Mike Klein Online

Will the American Dream become the American Memory?

Mike Klein

When he spoke recently in Atlanta former New York City Public Schools chancellor Joel Klein suggested, “The question we are discussing right now is whether the American Dream becomes the American Memory on our watch.  That’s how serious I think this discussion is because the world is changing dramatically and our education system is not changing at all.”

Georgia changed just a little bit this week when voters approved a path to state authorization for proposed charter schools that were turned down by local school boards.  Washington state voters voted on charters, Indiana voters rejected their reformist state superintendent in favor of a union-backed candidate, unions were successfully able to roll back reforms in South Dakota and Idaho; and in California state sales taxes are going up by $6 billion to fund education gaps.

Those were some of the higher profile education highlights from this year’s state elections.  A few other issues appeared on statewide ballots but essentially, no one proposed to re-engineer any state public education system with radical ideas that would return U.S. students to the lofty position they once held as among the worlds’ best and brightest.  Today the World Economic Forum ranks U.S. students 48th in math and science education.

“Today just over seven-out-of-ten of our kids are graduating (from) high school so three-in-ten are not graduating,” Joel Klein said when he spoke to the Georgia Chamber conference. “The seven-out-of ten who graduate, half of them at least are not ready for college.  What’s their future going to look like in the 21st Century where a higher mode of thinking is going to be critical and where education is going to be so much more important?”

Joel Klein, Former Chancellor, New York City Public Schools

Klein comes to his education credentials through a less than traditional route.  Trained as a lawyer, his career began in non-profit and private sector practice before his appointment as a White House attorney under President Bill Clinton.  He moved to the U.S. Justice Department for several years before he was appointed New York schools chancellor in 2002.  Today he runs News Corporation’s education division where there is an emphasis on digital learning.

“Probably the most important lesson of all is this, for the first time in our history our younger generation is less well educated than its parents,” Klein told the Chamber conference.  “Only a minority (percentage) of American adults believe the standard of living for their children will be higher than what they have themselves enjoyed.  That is shocking.  Our 25-to-34 year old kids are not as well educated as our 54-to-65 year olds.  We’re moving backward.”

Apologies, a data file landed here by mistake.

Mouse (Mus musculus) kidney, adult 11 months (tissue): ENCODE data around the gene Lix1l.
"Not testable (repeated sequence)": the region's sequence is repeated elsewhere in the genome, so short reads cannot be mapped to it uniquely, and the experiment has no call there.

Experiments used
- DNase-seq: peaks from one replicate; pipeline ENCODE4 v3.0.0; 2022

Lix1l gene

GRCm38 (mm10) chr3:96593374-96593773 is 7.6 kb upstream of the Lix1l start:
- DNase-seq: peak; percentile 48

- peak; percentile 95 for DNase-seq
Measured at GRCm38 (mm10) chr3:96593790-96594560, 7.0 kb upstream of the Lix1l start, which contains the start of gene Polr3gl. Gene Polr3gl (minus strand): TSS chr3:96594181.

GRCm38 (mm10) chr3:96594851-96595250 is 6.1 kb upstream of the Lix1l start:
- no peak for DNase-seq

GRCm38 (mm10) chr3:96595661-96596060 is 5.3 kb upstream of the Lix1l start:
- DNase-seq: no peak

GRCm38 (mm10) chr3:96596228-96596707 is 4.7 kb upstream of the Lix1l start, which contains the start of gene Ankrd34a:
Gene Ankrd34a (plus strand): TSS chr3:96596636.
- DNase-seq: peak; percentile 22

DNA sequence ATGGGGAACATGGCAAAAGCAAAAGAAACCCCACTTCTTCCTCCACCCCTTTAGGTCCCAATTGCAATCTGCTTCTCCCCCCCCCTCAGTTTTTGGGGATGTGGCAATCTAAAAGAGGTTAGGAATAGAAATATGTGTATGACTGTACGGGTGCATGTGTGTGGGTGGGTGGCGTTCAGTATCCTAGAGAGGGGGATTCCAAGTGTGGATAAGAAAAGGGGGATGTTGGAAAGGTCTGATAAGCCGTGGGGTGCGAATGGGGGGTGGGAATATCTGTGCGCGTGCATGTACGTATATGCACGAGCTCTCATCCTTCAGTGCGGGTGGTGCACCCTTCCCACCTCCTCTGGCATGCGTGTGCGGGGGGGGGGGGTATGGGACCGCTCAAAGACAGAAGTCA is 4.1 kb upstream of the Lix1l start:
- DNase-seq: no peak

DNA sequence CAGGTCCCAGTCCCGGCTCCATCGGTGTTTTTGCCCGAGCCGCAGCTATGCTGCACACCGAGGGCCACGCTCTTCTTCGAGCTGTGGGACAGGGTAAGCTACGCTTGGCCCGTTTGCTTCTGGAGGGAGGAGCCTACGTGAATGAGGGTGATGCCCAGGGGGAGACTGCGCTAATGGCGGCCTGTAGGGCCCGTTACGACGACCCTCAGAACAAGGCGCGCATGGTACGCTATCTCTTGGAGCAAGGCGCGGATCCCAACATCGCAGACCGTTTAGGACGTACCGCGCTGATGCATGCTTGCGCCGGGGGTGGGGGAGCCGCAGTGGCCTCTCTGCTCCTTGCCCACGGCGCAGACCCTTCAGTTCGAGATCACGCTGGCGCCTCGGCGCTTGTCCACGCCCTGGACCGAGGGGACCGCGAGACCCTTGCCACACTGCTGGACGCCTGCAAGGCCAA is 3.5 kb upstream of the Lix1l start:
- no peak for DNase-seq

The remedies he proposed – “three big ideas” that he said a lot of people do not like – start with a massive expansion of school choice, a complete rethink about teacher professionalization and seriously adopting technology at more intense levels that what we already see today.  One of his main projects is the creation of highly optimized education tablet computers.

On school choice and competition: “Think about the changes you see in media, the changes in medicine.  We’re stuck in a very different model of delivery and that’s in part because it’s a government monopoly that basically says to people, you don’t get a choice in schools.”  In Georgia 180 school systems report to 180 boards of education.  In New York City the entire school board was eliminated and 32 city school districts report to the Mayor’s Office.

In Georgia this week voters approved state authorization of public charter schools.  In New Orleans five years ago Hurricane Katrina wiped out the entire school system.  Three-fourths of new schools are public charters; the academic proficiency of minority students has significantly improved against previous city school results and also against students statewide.

“New Orleans was a failed school system for generations,” Klein said.  “Now look what’s happening.” The proficiency of African-American city students was 11 percent below African-American students statewide before Katrina.  Now they have caught and passed state results.

On the teaching profession: “America’s teachers today feel disrespected and they are not America’s heroes,” Klein said.  He proposes to require that new teachers serve minimum one-year apprenticeships under master teachers before they are allowed to teach. “If we don’t make teachers the great American profession we will not succeed.  Unless we’re willing to dramatically change and move away from a system built on seniority we won’t succeed.”

On technology:  “Why do people drop out?  One reason they drop out is they feel lost in the sauce,” Klein said.  “They feel like they are not learning.” His push is for “socially addictive” learning in groups, more distance learning, the introduction of more highly optimized learning tablet computers and more corporate involvement in all sectors of teaching and learning.

“Real choice will be controversial,” Klein said.  “Transforming teaching from its current model to a true profession will take an enormous change.  We can’t micromanage our teachers into success.  Technology creates the greatest opportunity and the greatest hope for real transformation.  We have to do things differently.

“The countries that succeed in the 21st Century will be those countries that out-educate other countries.  When you see what is going on in the world you realize that other countries are not standing still while we try to get our act together.  I grew up a product of the American Dream.  I don’t want this Dream to get wiped out on our watch.”

(Mike Klein is Editor at the Georgia Public Policy Foundation)

November 8, 2012 Posted by | Uncategorized | , , , , , | Leave a comment

Charter Opponents Overplayed a Bad Hand and Lost Big

Mike Klein